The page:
The officers consider checking the serial numbers on the firearms. They have no probable cause to do so, but one of them says its "Worth a try" (20:10).

    At 21:10, one officer mentions "Those are Sig Sauers" "Those are good firearms."

    At 34:30, an officer decides to run the CCW permits again, to see if they are still valid. Note that this is over half an hour after Charles and Ross were handcuffed without any reasonable suspicion or probable cause. It is clear that the officers are fishing for something to arrest them on, but they cannot find anything. There is no reason to run the permits, because Charles and Ross were not concealing any weapons.

    At about 41:00, the permits come back valid.

    At about 42:40, one of the officers says that they are all right to go.

    There are some apologies, and Charles and Ross are released after 45 minutes in detention, most of the time in handcuffs.

    How many of the Bill of Rights were violated in this incident?

    First Amendment: already covered, the police had no right to stop the video or impound the video camera. The intent to prevent publishing of the recording was itself recorded.

    Second Amendment: They had guns pointed at them, were handcuffed and held, and their other rights violated because they were exercising their Second Amendment rights. A clear desire to chill the exercise of those rights was expressed by the officers and recorded.

    Fourth Amendment: They were detained without reasonable suspicion of a crime, there was no probable cause to hold them, the serial numbers of their guns were entered into national databases without any probable cause to do so.

    Other cases where people had police point loaded guns at them without cause have resulted in settlements of $15,000 or more.

    Perhaps the Appleton P.D. will learn from others mistakes, settle quickly, and offer much needed remedial training for its officers as part of the settlement.

    Link to YouTube video, about 5 minutes

    Link to full audio recording, 46 minutes

    ©2013 by Dean Weingarten: Permission to share is granted when this notice is included.


    Several embeded links at the original article.
  2. Mainsail

    Mainsail Well-Known Member

    It might take a year or so, but those guys will have a few buck$ coming their way.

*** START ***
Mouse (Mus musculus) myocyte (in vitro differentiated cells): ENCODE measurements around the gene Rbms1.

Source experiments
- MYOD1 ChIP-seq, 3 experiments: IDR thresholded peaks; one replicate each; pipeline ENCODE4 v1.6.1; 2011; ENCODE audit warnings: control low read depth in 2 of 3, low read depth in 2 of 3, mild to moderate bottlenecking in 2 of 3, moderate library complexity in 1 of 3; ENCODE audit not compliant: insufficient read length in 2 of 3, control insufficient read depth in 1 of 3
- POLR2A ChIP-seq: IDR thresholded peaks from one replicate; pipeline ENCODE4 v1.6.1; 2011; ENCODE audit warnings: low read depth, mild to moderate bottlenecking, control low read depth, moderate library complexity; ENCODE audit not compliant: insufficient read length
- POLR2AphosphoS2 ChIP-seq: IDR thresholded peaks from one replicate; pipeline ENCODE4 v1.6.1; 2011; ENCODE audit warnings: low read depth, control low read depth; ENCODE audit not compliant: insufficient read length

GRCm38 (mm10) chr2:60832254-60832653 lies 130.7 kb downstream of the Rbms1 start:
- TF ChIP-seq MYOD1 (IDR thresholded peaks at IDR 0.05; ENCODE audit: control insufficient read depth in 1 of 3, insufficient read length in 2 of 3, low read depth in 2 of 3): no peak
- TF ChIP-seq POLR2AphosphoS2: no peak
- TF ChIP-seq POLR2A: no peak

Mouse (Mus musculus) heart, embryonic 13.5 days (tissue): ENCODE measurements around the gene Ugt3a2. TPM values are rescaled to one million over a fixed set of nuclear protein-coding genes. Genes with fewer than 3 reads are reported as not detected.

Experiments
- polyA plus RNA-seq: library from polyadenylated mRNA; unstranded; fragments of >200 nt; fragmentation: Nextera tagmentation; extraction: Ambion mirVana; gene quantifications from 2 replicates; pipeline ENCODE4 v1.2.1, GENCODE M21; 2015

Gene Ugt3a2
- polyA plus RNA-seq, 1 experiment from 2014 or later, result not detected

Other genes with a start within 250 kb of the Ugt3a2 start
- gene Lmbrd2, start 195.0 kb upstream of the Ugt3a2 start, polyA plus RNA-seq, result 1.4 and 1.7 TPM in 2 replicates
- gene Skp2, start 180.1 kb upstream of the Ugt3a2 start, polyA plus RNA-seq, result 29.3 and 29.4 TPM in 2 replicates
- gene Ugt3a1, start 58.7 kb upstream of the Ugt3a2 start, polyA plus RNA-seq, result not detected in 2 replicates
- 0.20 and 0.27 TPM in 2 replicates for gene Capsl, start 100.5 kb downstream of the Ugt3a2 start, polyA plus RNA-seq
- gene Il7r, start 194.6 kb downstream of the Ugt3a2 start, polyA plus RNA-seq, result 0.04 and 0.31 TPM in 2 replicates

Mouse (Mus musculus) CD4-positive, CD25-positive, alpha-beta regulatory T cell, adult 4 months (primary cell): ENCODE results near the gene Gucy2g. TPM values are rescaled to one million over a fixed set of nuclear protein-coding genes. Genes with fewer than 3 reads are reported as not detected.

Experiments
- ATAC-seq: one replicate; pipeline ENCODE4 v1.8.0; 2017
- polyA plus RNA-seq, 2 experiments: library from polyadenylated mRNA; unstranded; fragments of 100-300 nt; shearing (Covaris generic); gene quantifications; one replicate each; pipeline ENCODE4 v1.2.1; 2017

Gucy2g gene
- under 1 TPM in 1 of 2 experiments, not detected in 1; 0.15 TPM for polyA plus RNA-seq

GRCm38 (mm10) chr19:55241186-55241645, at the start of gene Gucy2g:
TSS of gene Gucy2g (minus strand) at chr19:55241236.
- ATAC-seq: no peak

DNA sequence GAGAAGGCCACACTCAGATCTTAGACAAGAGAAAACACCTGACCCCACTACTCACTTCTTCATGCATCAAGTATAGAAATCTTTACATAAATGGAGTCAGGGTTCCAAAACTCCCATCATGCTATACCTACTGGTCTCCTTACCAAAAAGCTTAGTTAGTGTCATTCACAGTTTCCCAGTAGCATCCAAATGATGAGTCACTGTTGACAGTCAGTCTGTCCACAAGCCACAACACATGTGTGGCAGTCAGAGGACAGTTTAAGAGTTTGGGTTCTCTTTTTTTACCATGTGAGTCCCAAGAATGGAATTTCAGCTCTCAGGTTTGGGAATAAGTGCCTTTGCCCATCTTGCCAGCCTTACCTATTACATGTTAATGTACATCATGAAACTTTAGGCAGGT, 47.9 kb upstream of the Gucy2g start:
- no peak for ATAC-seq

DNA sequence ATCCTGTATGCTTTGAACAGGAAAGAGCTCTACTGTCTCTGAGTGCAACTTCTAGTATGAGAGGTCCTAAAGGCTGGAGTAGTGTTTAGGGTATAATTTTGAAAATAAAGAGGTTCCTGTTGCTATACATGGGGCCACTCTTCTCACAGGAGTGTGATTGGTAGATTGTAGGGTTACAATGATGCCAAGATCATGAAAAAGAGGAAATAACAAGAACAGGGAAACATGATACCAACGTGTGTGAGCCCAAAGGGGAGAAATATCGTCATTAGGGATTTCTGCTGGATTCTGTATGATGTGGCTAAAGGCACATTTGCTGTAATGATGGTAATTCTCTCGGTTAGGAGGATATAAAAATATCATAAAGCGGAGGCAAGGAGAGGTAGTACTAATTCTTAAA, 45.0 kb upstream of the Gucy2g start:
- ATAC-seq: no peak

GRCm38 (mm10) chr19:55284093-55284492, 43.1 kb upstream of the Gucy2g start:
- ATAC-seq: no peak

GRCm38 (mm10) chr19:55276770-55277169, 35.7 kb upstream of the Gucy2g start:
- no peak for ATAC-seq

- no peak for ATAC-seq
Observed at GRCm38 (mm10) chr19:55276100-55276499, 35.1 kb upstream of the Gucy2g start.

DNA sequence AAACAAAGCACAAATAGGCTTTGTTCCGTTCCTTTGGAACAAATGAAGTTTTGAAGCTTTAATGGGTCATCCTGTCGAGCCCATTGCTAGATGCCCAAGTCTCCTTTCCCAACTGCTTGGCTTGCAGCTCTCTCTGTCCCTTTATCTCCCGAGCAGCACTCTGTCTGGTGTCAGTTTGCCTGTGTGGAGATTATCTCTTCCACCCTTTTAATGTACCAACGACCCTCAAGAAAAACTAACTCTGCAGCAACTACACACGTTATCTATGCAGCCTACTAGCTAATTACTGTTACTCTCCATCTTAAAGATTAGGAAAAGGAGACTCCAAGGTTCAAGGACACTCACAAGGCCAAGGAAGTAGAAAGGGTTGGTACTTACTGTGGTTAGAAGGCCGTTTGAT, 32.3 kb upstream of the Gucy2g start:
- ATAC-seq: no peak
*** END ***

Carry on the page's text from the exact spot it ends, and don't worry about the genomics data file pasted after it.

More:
3. we are not amused

    we are not amused Well-Known Member

    Rather scary that police are so contemptuous of the law, and the citizens they are supposed to serve, not intimidate!

    I hope they sue, and win big time!
  4. horsemen61

    horsemen61 Well-Known Member

    Wow that's crazy scary crazy
  5. Willie Sutton

    Willie Sutton Well-Known Member

    Well done. Now sue 'em.

    Willie (50 miles south)

  6. Ryanxia

    Ryanxia Well-Known Member

    I hope they don't let this go. Whether they actually sue or not is their choice (and I hope they do) but I hope they use this to raise awareness. Sounds like that town needs an OC trash pickup day like they did in NH. :)
  7. armoredman

    armoredman Well-Known Member

    Sue for two things - monetary damages AND the termination of the involved officers. Tie them together, as people who KNOW they are violating the laws they are sworn to serve need to be booted out. Then file individual suit against the former officers, as publicly as possible, until LEOs understand that this conduct is not going to "chill" any rights, but will chill paychecks for quite some time.
  8. feedthehogs

    feedthehogs Well-Known Member

    with zero punishment coming, the cops have no incentive to obey the law. to them any settlement comes from an insurance policy paid for by the tax payers.

    if anyone was seriously interested in stopping these abuses, you hold the perpetrators responsible both criminally and financially. as long as there are blanket protections in place, this will not stop.
  9. wisconsin

    wisconsin Well-Known Member

    Being from the Oshkosh area (20 minutes south of Appleton) this suprises me. I open carried in the area many times and even had a few inquiries from local LEOs, none involving handcuffs. I really think the nail in the coffin for this was the rifles, given the way people have been seeing things lately.
    How hard would have it been to simply ask why they were carrying? Thats all the LEOs ever did to me, and honestly, thats expected. The only time I had any harassment was Madison... shocker...